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A True Tipping Point for Cloud Adoption: 2012 Predictions

The cloud is a viable, scalable environment that yields cost advantages and improved reliability and security

Judging by the customer demand we've experienced at Virtustream, with many enterprises moving infrastructure and mission-critical applications into the cloud, it's safe to assume that we are nearing a true tipping point for cloud adoption. But with adoption comes demand for superior performance and improved reliability and security.

Changes to SLAs
Cloud service providers (CSPs) can expect clients and prospects to demand more detailed and comprehensive Service Level Agreements (SLAs). In many cases, enterprises leveraging cloud platforms from leading service providers have assumed that their SLAs covered more than they actually did. For instance, many existing SLAs have covered availability of compute, but not storage. A select few CSPs that have always had comprehensive SLAs in 2012 look for the industry as a whole to offer SLAs that cover the entire application stack.

Further, now that enterprises have experienced deploying a wide variety of applications in the cloud, they have learned that performance does not always meet expectations. This is largely a result of a cookie-cutter approach by many CSPs. Moving forward, application response times and performance are going to be key motivators for cloud migration and clients will expect these metrics to be covered by SLAs.

Better Security or Bust
The industry has been in the "honeymoon phase" for a while now in regards to security. While we haven't seen a seen a major cloud security breakdown yet, that doesn't mean that Cloud Security is mature and robust. The effort that hackers expend is often in direct proportion to the value of the systems and data. Today the majority of the infrastructure and applications that have been moved to the cloud represent less-critical applications. But that is about to change.

Because we're going to see mission-critical applications and content/information moving to the cloud, these platforms will become a more desirable target for hackers. Many CSPs begin with a secure design, but some don't. Regardless, rapid growth and adoption can lead to serious challenges around compliance and implementation. Even those with secure designs must have robust compliance monitoring, change control, and security event and information monitoring systems. Constant vigilance and attention to detail is required to ensure that implementation does not stray from secure designs, and that vulnerabilities are discovered and patched on a timely basis. Otherwise, cracks in the system will open doors for hackers.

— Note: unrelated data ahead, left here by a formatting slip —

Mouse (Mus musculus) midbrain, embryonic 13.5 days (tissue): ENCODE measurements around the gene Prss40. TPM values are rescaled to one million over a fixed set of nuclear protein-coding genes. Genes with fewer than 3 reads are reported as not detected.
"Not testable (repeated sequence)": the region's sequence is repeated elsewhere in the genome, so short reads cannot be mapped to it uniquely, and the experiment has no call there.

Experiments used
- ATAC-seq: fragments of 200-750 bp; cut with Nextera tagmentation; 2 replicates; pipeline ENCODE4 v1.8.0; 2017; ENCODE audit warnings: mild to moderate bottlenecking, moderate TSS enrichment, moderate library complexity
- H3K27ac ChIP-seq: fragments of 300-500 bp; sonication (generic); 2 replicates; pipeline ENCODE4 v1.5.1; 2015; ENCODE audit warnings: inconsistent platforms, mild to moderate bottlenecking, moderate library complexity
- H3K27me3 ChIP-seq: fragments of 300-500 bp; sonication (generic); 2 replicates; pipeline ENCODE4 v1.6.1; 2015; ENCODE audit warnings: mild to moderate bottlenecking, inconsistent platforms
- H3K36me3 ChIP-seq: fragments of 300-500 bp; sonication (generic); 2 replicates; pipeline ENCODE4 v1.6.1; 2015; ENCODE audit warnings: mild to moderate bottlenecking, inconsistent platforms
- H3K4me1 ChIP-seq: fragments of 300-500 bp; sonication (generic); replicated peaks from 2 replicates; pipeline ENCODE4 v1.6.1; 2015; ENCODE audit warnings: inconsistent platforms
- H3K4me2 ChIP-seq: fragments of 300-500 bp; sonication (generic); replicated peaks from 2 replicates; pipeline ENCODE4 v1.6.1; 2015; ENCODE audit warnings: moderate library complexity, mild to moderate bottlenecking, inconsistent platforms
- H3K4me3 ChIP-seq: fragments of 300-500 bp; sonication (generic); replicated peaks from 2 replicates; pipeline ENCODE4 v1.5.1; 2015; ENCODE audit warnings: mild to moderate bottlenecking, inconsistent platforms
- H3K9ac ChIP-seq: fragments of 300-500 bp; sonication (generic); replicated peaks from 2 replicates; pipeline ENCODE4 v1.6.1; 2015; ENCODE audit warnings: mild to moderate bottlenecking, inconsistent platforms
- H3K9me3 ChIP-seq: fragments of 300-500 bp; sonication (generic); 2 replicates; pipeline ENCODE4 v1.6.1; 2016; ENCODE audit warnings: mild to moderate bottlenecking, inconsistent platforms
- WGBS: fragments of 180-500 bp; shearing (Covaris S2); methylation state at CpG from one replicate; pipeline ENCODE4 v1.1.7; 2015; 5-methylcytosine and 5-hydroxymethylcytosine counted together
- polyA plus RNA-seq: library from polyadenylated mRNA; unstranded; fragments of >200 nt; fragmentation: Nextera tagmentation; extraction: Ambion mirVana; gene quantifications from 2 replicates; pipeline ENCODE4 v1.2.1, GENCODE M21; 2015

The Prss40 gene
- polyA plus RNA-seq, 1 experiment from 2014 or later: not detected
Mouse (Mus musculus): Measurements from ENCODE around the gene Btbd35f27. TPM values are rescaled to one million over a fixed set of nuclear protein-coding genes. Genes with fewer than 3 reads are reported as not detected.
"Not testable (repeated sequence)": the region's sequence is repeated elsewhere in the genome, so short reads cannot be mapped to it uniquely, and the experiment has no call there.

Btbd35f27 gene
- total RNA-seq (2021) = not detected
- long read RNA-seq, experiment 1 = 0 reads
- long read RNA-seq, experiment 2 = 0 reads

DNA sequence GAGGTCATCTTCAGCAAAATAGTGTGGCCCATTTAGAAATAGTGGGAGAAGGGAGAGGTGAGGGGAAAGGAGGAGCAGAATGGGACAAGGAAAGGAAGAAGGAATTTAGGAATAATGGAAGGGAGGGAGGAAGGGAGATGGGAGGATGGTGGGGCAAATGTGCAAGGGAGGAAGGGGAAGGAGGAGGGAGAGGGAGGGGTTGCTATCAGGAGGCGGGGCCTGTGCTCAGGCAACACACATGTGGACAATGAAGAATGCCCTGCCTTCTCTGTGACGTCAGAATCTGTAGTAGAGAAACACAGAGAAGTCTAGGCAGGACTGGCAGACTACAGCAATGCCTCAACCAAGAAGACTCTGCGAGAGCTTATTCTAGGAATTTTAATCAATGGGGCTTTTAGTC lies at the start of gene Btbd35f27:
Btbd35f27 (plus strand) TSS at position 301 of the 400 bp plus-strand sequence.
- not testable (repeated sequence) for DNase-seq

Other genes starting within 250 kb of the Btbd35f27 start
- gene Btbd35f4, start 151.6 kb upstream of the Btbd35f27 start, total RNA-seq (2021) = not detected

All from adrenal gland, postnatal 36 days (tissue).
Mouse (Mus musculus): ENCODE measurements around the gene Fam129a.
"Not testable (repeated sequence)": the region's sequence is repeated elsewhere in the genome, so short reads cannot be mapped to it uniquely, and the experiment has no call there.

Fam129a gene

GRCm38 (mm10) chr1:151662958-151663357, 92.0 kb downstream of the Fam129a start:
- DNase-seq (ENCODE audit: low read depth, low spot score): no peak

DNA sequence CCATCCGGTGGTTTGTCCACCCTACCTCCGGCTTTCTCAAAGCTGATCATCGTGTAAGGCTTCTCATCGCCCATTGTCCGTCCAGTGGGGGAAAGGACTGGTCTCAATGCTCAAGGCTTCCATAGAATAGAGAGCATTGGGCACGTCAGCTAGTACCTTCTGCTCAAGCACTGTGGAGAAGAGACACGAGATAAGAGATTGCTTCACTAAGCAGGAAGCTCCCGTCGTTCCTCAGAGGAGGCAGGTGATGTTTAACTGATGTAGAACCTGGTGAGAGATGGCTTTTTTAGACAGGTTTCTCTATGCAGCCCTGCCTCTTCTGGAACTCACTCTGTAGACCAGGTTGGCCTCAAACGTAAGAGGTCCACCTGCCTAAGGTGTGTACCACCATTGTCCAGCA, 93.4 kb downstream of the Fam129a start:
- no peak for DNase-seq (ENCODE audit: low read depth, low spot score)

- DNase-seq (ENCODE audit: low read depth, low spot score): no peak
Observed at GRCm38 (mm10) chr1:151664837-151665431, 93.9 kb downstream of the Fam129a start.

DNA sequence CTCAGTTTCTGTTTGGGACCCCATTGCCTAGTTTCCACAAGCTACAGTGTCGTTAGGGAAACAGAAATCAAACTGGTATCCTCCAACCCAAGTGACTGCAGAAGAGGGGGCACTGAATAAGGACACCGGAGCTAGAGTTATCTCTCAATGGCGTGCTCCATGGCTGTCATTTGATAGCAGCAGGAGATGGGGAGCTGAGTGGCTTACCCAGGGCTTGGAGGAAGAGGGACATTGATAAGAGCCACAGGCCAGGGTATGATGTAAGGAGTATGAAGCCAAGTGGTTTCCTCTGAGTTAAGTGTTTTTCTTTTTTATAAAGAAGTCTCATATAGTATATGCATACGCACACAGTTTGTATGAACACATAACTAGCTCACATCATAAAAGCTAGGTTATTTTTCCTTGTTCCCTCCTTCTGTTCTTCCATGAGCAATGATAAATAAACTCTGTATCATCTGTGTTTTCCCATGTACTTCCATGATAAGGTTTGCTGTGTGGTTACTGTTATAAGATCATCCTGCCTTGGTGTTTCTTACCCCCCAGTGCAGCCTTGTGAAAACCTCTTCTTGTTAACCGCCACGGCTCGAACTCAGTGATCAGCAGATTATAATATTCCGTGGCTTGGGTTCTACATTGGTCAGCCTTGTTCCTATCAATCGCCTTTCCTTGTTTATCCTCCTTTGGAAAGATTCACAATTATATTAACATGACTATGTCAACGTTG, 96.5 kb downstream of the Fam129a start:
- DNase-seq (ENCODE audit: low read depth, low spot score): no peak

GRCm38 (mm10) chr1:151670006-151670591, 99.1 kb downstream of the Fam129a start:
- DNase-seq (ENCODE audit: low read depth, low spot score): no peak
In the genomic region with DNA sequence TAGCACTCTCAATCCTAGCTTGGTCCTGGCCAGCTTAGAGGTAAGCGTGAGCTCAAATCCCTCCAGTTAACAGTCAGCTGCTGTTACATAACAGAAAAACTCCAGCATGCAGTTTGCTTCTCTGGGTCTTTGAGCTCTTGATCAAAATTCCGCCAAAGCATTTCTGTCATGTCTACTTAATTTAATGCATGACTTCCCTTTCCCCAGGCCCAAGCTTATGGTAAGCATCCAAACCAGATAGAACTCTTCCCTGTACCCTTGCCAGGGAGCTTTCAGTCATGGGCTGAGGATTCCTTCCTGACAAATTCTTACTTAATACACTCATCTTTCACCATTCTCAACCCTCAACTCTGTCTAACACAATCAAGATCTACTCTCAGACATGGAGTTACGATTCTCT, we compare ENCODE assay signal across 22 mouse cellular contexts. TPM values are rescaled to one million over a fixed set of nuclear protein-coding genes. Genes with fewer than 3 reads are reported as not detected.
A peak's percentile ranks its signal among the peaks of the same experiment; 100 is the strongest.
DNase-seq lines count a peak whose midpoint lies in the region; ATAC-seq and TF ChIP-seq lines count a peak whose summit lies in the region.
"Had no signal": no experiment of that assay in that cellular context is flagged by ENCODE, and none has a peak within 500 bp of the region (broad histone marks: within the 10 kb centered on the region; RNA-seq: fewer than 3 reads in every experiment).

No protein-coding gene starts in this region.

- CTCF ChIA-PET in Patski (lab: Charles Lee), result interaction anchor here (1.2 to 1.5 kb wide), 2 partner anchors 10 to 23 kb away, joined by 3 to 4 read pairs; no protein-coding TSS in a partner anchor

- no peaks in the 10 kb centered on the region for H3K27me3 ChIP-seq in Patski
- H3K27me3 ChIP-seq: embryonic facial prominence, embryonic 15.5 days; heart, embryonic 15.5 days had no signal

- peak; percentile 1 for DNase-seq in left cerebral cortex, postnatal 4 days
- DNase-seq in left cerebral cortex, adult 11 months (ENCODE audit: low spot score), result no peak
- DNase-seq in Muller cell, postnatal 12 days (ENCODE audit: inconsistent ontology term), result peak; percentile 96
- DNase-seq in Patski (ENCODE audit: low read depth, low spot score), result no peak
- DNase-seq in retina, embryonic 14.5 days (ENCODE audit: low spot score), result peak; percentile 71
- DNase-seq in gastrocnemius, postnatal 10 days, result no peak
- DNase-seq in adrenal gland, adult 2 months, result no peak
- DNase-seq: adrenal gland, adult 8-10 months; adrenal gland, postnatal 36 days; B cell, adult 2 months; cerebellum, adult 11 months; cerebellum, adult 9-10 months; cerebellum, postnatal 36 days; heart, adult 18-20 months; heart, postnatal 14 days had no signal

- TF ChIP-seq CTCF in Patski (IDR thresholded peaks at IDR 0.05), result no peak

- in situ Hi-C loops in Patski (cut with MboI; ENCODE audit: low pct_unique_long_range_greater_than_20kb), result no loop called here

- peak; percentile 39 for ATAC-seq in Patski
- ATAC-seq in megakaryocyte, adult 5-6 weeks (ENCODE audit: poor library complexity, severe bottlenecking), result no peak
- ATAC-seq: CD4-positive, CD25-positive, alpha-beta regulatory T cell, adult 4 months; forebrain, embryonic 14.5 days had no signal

In the inevitable event of a cloud security breach, we'll see the industry impacted in two significant ways. First - and most damaging - we could see companies that were considering cloud migration pull a full stop, taking a step back to reevaluate advantages vs. potential issues. Alternatively, a breach and the resulting security concerns could weed out some cloud service providers.

Expect companies to get tough with cloud service providers, asking more specific questions about security frameworks. The service providers that don't have all the answers will ultimately lose business.

Cloud Migrations and Impact on Software Vendors
Adoption of cloud computing to deliver cost efficiencies will lead enterprises to expect similar efficiencies from software vendors and the demand for "-as a Service" models will increase. This demand will bring about a few changes. First, vendors will need to rethink their licensing models and restrictions around multi-tenancy. Second, the role of the cloud service provider will evolve, especially if they deliver more services to end users. This expands the relationship between the cloud service provider and the end user while minimizing the independent software vendors' engagement with the end user. That said, as cloud service providers take on a larger role, the end users will expect software performance and security requirements to be built into SLAs. Full circle to end user expectations for more detailed SLAs.

While 2012 will likely not mean the end of the world, it could mean the end of the line for cloud service providers that are not tuned in to enterprise cloud computing needs. The cloud is no longer a test/dev sandbox. It has become a viable, scalable environment that yields cost advantages and improved reliability and security when built with complex enterprise IT demands in mind.

More Stories By Sean Jennings

Sean Jennings is Vice President, Solutions Architecture, at Virtustream. He has over 20 years of experience enabling commercial and government enterprises of all sizes gain efficiencies and competitive advantage through the design and deployment of creative, forward-looking IT solutions. He has been at the vanguard of the migration to commodity platforms throughout his career, designing solutions around and earning numerous certifications from industry leaders Novell, Microsoft, EMC, HP/Compaq/DEC, Checkpoint, and VMware long before they became fashionable.

Sean began his career as a programmer for Control Data, before transitioning into systems management and architecture on VAX and x86 platforms as a Senior Systems Engineer for Funds Associates Limited and PNC Bank. He was the Microsoft Systems Practice Manager for Virtualogic, now a part of EDS. He was also a Systems Architect and Vice President for National Cooperative Bank with responsibility for Disaster Recovery of x86 systems, Solaris, and AS/400. In 2001, Sean co-founded Brigh Technologies, Inc., with Matt Theurer.

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